The Early Childhood Autism Program at UNR
When you hear autism, what comes to mind? Do you think of the statistic that one out of 110 kids has autism? Do you think of your neighbor who has the child with Asperger’s Syndrome, an autism spectrum disorder? Do you think of Rain Man?
Dr. Patrick Ghezzi, a faculty member in the psychology department’s behavior analysis program at UNR and head of the Early Childhood Autism Program wants people to stop thinking of autism as something that children have and think of it instead as something they do.
“Autism can’t be diagnosed with blood tests or brain scans,” Dr. Ghezzi said. “A parent observes autism by watching their child’s autistic behavior.”
Children usually display signs of autism by the age of two, when they should be meeting developmental milestones such as making eye contact or certain social behaviors like appearing a little shy, or at the other end of the spectrum, a little too outgoing. Observing the frequency of certain behaviors like tantrums, for example, may or may not be a sign of autism. Are they long lasting and frequent or do they diminish when a parent ignores them?
Part of being involved in the program includes Dr. Ghezzi going into a home and observing how the parents respond to their child’s behavior. He’s found success begins with changing how a parent reacts to their child’s tantrums. The other part involves a team of highly trained and supervised undergraduate and graduate students working with the child in the home every week for 30 hours a week for a minimum of two years. For roughly 50% of the children, normal development is achievable.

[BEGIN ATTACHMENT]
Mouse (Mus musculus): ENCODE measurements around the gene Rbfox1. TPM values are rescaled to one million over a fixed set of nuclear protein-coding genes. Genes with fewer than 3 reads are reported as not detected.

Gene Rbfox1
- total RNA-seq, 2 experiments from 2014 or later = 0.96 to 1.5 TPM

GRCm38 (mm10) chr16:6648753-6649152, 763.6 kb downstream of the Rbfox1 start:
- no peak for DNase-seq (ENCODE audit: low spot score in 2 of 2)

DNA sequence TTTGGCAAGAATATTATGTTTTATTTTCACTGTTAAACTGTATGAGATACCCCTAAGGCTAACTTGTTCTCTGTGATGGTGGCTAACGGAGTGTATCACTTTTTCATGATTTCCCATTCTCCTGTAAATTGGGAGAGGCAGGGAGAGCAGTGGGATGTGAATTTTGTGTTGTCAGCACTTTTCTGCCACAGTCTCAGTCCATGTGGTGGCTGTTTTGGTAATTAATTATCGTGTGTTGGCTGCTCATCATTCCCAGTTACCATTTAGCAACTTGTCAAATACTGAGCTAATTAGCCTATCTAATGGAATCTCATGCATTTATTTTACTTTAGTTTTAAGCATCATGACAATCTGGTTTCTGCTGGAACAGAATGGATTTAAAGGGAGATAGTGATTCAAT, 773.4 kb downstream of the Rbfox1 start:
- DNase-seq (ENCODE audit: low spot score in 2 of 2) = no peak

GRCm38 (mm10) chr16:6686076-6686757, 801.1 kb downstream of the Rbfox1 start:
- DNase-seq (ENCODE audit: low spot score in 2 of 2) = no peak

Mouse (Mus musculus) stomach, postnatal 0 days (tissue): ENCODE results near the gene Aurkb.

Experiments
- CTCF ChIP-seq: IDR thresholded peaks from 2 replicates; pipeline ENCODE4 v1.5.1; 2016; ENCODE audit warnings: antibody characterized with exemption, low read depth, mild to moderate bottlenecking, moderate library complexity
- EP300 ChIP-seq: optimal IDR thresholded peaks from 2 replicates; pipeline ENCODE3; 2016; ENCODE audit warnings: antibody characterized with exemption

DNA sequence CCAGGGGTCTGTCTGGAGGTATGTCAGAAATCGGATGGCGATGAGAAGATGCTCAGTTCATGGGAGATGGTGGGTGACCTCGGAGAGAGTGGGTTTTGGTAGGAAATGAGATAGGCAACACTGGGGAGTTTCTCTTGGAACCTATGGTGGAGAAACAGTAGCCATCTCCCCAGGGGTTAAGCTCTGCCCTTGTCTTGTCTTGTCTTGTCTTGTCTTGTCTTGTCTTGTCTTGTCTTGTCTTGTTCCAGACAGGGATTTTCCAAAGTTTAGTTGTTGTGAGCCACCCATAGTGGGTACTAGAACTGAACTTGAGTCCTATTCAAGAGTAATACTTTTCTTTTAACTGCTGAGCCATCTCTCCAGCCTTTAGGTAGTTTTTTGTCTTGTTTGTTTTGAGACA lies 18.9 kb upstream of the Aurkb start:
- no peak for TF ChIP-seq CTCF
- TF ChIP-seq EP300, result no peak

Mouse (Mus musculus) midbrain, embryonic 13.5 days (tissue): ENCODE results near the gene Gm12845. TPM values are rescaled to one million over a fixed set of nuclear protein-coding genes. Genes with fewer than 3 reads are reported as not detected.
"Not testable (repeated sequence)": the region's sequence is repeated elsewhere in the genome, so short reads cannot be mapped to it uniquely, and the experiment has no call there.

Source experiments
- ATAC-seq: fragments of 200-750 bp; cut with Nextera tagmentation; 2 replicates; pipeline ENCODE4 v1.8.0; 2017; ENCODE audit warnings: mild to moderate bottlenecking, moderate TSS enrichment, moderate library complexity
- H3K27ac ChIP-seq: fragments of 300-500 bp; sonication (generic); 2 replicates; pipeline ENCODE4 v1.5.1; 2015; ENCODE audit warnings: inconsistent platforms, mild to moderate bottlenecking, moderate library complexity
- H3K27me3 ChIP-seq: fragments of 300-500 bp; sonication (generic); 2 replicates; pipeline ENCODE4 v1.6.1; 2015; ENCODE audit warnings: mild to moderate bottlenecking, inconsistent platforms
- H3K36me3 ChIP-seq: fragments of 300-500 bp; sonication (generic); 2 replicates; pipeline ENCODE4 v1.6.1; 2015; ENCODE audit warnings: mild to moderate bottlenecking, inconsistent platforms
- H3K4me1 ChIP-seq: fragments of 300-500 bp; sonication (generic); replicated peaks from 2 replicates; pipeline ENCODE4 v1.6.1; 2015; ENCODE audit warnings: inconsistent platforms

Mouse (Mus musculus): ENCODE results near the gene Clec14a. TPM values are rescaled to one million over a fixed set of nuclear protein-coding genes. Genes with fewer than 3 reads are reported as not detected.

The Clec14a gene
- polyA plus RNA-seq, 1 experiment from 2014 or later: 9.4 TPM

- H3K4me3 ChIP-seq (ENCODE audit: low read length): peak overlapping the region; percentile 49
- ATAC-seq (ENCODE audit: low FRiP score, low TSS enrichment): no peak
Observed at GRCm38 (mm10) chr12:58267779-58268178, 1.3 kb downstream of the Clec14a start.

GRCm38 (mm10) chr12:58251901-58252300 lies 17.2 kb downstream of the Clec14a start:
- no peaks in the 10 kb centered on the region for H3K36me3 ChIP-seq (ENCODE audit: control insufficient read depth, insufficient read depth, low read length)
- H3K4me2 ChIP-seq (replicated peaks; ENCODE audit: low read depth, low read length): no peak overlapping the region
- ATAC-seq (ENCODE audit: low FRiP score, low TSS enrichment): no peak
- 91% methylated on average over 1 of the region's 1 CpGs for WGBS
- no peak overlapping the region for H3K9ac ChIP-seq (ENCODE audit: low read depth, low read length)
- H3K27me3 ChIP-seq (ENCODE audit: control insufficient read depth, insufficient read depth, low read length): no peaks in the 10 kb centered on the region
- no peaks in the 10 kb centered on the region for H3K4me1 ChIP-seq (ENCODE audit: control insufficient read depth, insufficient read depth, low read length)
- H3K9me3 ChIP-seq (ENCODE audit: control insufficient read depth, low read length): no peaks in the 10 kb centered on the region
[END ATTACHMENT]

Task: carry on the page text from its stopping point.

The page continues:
The UNR Early Childhood Autism Program is dedicated to improving the lives of young children with autism and their families. The scientific principles and established practices of Applied Behavior Analysis (ABA) are at the core of the program. The practice of behavior analysis is complimented and extended by research that contributes to the knowledge base of behavior science. Whether practice, research, or both, the focus is always on the individual child and family, emphasizing the progressive development, refinement, and elaboration of meaningful skills and abilities.
As a university-based program, it is also a training site for graduate students pursuing advanced degrees in behavior analysis and for undergraduate students pursuing a degree in psychology or a related field.